Teri Buhl alerts me that our newest Connecticut Lottery winner Brandon Lacoff is not only the failure behind Greenwich’s Beacon Hill, he’s now involved in resurrecting a failed Norwalk development. Want to see a picture of that project? Well here you go. Say, wait a minute, that’s a picture of Beacon Hill! Guess they couldn’t afford a new picture, or they just believe in recycling.
And here’s another curious thing: the winning ticket was sold November 2nd yet no one stepped forward to claim his winnings until yesterday. Although Fudrucker would never admit it, the Lottery Commission ran a bogus billboard campaign asking the winner to appear. When Mssrs. Lacoff et als did show up yesterday they did so accompanied by a lawyer from Long Island who “represented” the boys at the Lottery’s press conference by repeating “no comment, no comment, no comment” all afternoon. Is it possible that the attorney’s vocabulary has shrunk after decades spent representing low-level Mafiosi? Who knows? And who knows if the reason for the lengthy delay in claiming the prize was due to a desire to shield those big bucks from the grasping claws of rapacious creditors? I sure don’t and asked about it by Scuzie, FWIW’s top investigative reporter, Lacoff said this: “no comment”.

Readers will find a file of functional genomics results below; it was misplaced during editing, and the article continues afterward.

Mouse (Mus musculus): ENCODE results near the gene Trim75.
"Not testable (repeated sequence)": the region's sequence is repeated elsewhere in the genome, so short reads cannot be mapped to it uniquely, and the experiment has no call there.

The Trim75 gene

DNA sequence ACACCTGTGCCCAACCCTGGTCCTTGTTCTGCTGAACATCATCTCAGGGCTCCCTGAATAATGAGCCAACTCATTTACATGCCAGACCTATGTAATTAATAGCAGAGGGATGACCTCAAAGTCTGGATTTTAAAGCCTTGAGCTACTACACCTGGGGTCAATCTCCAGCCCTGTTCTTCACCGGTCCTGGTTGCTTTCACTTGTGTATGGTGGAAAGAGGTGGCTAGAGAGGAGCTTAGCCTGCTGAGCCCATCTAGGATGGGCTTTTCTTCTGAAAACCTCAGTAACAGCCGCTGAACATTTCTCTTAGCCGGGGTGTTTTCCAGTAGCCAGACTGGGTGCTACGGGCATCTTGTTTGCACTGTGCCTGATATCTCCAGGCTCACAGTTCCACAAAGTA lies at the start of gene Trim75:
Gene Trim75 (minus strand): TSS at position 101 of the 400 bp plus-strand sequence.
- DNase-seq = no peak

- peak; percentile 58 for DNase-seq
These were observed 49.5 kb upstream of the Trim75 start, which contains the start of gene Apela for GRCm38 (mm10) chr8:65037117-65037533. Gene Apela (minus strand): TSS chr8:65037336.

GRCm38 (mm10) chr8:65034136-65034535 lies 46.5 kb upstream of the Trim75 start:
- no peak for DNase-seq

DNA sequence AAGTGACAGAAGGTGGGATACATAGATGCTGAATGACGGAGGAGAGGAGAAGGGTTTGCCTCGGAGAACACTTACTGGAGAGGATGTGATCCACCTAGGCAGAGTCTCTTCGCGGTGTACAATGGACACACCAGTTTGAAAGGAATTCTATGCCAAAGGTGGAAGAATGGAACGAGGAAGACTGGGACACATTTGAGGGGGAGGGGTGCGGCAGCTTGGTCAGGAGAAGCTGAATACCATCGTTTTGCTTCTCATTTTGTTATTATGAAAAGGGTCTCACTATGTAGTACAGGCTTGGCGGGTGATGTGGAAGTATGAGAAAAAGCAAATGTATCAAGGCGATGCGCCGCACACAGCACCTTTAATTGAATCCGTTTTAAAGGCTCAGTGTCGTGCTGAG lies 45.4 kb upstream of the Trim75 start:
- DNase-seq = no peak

UPDATE: Teri points out that
Madoff’s Lacoff’s winnings were deposited into a “family trust”. What’s that about, do you suppose?
Jordan Saper’s latest spec job on 38 Langhorne Lane has a contract; asking price was $7.350 million. I’m no fan of Saper’s work because, to me, it typifies the big box, boring neo-shingle styleless dreck that has so cheapened Greenwich in the past decade, but so what? Saper builds what he knows will sell and sell he does. He’s the Mariani of slow building. At least this one, tucked away in the far reaches of the Back Country, won’t be visible to the casual traveler.
Saper paid $1.250 for this land in 2007, by the way, and tried to resell it a year later for $4.150. No one wanted it at that price or, a year later, for $2.650 (never pay full ask, okay?) so he went ahead and built. Mortgage is just $3.6 million so there’s plenty of room for profit here.
Thus enabling Saper to go forward and do it again.